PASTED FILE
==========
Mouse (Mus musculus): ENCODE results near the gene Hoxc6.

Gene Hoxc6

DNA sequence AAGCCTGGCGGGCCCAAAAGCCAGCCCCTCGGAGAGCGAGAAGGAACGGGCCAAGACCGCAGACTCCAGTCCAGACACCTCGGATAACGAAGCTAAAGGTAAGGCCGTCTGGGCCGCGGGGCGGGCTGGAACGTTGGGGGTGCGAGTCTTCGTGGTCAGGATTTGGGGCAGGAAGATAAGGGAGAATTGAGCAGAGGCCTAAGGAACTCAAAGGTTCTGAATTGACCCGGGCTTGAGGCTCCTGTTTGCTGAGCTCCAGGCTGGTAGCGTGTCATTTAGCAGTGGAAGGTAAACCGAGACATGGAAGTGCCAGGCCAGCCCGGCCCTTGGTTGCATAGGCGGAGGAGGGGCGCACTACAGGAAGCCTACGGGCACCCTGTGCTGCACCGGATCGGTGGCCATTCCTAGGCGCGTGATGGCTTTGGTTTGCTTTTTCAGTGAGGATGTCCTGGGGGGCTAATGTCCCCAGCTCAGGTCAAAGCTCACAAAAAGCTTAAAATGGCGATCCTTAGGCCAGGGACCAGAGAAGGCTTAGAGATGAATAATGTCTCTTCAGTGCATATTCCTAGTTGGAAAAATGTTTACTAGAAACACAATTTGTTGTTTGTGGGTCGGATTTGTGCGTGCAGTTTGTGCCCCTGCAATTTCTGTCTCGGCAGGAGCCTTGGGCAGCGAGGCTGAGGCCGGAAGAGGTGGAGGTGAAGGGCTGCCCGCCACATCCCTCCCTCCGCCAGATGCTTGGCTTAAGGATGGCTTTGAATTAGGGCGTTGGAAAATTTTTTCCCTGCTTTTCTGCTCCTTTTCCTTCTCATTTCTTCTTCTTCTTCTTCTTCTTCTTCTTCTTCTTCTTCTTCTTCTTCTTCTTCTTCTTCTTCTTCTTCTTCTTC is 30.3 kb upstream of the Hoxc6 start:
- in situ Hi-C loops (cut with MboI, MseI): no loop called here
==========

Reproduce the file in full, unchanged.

Mouse (Mus musculus): ENCODE results near the gene Hoxc6.

Gene Hoxc6

DNA sequence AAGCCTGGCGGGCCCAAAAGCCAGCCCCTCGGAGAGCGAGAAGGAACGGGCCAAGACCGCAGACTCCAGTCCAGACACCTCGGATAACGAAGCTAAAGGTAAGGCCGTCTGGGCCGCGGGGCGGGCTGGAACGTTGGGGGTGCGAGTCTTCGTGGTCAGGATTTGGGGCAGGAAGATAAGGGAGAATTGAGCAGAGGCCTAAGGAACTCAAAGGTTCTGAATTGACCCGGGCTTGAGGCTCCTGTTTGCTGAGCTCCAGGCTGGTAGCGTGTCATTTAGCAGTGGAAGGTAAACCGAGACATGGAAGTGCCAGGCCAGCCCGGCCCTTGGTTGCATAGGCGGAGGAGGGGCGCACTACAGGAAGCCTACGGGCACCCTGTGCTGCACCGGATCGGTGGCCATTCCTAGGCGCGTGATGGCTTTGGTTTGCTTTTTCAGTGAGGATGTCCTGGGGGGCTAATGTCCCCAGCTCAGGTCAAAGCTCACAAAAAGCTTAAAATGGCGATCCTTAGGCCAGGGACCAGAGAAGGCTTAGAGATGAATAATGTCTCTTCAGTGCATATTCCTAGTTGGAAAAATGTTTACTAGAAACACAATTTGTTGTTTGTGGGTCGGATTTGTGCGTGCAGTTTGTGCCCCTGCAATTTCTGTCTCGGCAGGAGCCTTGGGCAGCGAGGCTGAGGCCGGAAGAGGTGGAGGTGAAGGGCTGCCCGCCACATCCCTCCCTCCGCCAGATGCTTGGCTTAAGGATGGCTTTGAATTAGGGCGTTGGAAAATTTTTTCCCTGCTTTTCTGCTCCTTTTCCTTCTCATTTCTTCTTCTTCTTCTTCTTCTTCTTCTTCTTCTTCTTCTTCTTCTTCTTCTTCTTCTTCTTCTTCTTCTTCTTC is 30.3 kb upstream of the Hoxc6 start:
- in situ Hi-C loops (cut with MboI, MseI): no loop called here